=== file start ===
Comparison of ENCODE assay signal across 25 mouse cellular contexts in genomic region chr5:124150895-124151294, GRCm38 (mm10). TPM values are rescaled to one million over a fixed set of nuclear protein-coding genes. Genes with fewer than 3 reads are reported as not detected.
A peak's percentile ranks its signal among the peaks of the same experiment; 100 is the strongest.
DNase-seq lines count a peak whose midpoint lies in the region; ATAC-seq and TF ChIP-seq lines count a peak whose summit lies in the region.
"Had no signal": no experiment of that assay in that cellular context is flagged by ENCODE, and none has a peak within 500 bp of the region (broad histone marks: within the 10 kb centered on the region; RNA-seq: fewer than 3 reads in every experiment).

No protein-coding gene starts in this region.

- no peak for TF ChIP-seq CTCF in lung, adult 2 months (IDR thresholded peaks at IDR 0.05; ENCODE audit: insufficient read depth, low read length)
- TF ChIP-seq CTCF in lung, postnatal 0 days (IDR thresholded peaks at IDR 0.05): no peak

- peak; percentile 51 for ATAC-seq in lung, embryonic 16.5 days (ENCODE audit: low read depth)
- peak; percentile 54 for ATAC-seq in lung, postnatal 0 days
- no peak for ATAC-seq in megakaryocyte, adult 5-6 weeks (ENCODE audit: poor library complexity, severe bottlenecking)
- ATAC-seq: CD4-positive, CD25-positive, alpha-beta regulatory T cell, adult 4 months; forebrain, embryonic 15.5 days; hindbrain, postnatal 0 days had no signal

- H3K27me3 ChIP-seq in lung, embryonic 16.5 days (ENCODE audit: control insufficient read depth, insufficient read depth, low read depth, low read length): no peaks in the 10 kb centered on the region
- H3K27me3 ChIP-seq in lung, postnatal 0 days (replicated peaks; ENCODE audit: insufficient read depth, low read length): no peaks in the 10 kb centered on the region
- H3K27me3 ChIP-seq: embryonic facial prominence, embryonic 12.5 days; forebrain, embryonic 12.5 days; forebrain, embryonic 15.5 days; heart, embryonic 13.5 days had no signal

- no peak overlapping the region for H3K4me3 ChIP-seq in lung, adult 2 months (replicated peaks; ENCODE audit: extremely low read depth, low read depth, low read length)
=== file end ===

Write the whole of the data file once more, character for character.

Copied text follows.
Comparison of ENCODE assay signal across 25 mouse cellular contexts in genomic region chr5:124150895-124151294, GRCm38 (mm10). TPM values are rescaled to one million over a fixed set of nuclear protein-coding genes. Genes with fewer than 3 reads are reported as not detected.
A peak's percentile ranks its signal among the peaks of the same experiment; 100 is the strongest.
DNase-seq lines count a peak whose midpoint lies in the region; ATAC-seq and TF ChIP-seq lines count a peak whose summit lies in the region.
"Had no signal": no experiment of that assay in that cellular context is flagged by ENCODE, and none has a peak within 500 bp of the region (broad histone marks: within the 10 kb centered on the region; RNA-seq: fewer than 3 reads in every experiment).

No protein-coding gene starts in this region.

- no peak for TF ChIP-seq CTCF in lung, adult 2 months (IDR thresholded peaks at IDR 0.05; ENCODE audit: insufficient read depth, low read length)
- TF ChIP-seq CTCF in lung, postnatal 0 days (IDR thresholded peaks at IDR 0.05): no peak

- peak; percentile 51 for ATAC-seq in lung, embryonic 16.5 days (ENCODE audit: low read depth)
- peak; percentile 54 for ATAC-seq in lung, postnatal 0 days
- no peak for ATAC-seq in megakaryocyte, adult 5-6 weeks (ENCODE audit: poor library complexity, severe bottlenecking)
- ATAC-seq: CD4-positive, CD25-positive, alpha-beta regulatory T cell, adult 4 months; forebrain, embryonic 15.5 days; hindbrain, postnatal 0 days had no signal

- H3K27me3 ChIP-seq in lung, embryonic 16.5 days (ENCODE audit: control insufficient read depth, insufficient read depth, low read depth, low read length): no peaks in the 10 kb centered on the region
- H3K27me3 ChIP-seq in lung, postnatal 0 days (replicated peaks; ENCODE audit: insufficient read depth, low read length): no peaks in the 10 kb centered on the region
- H3K27me3 ChIP-seq: embryonic facial prominence, embryonic 12.5 days; forebrain, embryonic 12.5 days; forebrain, embryonic 15.5 days; heart, embryonic 13.5 days had no signal

- no peak overlapping the region for H3K4me3 ChIP-seq in lung, adult 2 months (replicated peaks; ENCODE audit: extremely low read depth, low read depth, low read length)